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Sen. Herb Kohl: Earth Day opportunites for Wisconsin
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In 1970, former Wisconsin Sen. Gaylord Nelson saw our nation's environment changing in ways that made him fear for our future. He established Earth Day as a national holiday to raise the alarm about how we were poisoning our environment and threatening our children's future. Three decades ago, the threats came from dirty water and contaminated air, and while those problems still are with us, they now are overshadowed by a risk Sen. Nelson could not have anticipated: Global warming.

Global warming is not an abstract concern for the people of Wisconsin - it will do serious damage. Most scientific models predict that water levels in the Great Lakes will decline as a result of global warming. Lower lakes will make it more difficult to ship goods out of our region and around the world. Global warming will cost jobs in factories across the state, and the evaporation of the maritime industry will have a profound impact on the economies of our waterfront cities.

Global warming also will threaten aquatic life in the Great Lakes. Warming temperatures will deplete oxygen from deeper portions of the lakes, making it hard for fish to survive. The commercial and sport fishing industry will take an economic hit as a result.

As temperatures rise due to global warming, our forests - and the industries that rely on them -will be affected. Forest fires and invasive pests - like the emerald ash borer - that destroy tree species could become more prevalent. As a businessman, I'm concerned about the effects this will have on the paper and forestry industry that supports roughly 70,000 jobs in Wisconsin.

Global warming also will have an impact on our state's tourism industry. Wisconsin's forests, which cover nearly half its land area, provide recreational activities for hikers, skiers, snowmobilers and hunters. Communities throughout Wisconsin rely on this economic activity to fill their hotel rooms and eat at their restaurants. Without these tourists, many of these communities will suffer.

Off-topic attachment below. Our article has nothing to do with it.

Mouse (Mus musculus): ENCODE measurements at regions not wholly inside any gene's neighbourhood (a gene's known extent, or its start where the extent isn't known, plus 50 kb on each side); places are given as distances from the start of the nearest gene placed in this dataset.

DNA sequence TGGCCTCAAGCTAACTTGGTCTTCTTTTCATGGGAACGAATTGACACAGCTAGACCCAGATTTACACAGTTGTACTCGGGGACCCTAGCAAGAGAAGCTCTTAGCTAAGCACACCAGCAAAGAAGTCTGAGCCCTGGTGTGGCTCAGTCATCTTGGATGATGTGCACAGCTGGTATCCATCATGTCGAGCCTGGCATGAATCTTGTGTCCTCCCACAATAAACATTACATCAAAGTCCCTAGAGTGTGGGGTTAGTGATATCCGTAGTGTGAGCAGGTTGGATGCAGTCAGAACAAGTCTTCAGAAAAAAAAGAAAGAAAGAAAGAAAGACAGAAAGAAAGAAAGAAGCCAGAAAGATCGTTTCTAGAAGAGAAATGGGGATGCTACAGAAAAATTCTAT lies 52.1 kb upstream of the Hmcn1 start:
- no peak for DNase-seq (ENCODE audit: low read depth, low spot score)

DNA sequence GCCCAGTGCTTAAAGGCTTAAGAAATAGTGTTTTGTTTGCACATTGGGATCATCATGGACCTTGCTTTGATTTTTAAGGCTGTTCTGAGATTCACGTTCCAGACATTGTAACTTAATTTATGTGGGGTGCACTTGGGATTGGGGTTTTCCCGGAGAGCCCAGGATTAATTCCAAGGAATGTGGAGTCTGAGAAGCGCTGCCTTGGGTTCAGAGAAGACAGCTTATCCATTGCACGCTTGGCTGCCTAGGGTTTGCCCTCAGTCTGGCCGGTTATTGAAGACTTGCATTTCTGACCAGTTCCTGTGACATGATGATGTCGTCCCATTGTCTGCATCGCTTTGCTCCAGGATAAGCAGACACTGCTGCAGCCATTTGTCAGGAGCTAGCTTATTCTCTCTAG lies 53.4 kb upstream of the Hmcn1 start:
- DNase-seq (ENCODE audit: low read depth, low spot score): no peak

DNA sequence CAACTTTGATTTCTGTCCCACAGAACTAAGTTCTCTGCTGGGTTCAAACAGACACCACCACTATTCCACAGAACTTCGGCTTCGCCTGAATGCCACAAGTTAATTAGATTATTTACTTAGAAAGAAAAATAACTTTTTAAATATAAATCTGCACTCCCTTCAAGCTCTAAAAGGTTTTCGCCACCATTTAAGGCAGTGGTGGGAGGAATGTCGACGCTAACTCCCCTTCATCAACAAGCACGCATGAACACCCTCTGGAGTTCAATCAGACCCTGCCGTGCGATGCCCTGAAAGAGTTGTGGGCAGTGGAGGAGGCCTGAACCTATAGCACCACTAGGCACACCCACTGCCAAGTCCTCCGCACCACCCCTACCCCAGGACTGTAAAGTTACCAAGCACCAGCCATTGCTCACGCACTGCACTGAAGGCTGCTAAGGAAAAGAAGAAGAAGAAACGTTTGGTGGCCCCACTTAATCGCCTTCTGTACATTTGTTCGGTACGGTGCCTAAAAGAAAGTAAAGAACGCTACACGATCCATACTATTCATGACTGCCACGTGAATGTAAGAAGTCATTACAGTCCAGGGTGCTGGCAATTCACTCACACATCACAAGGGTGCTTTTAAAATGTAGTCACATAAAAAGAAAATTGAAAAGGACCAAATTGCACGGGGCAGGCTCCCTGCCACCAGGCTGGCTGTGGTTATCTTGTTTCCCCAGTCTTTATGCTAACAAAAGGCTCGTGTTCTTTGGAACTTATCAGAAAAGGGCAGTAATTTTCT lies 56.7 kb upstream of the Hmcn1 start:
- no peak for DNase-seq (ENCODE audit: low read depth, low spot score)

I believe Wisconsin is uniquely positioned to help solve global warming and reap economic benefits by pursuing a new energy future.

This means generating our energy from clean sources like wind and biomass. It means saving consumers money on their gas and heating bills by using energy more efficiently. It means tapping our research and manufacturing base in Wisconsin to develop the next generation of clean energy solutions. And it means creating thousands of new green jobs in Wisconsin to develop and install these technologies.

Wisconsin already has committed to actions that will reduce its carbon emissions, including adopting a renewable electricity standard. We should not stop there. We also can drive more fuel-efficient vehicles, use energy-efficient appliances in our homes, and replace street lights and stop lights with energy-efficient light bulbs. This would save energy, reduce the demand for electricity, and make Wisconsin a better place to live.

The changes to our environment are real. Each week there are new studies released on climate change that illustrate the impact it is having on the world. Earth Day brings these issues to light so we can continue to find solutions to today's environmental and energy problems.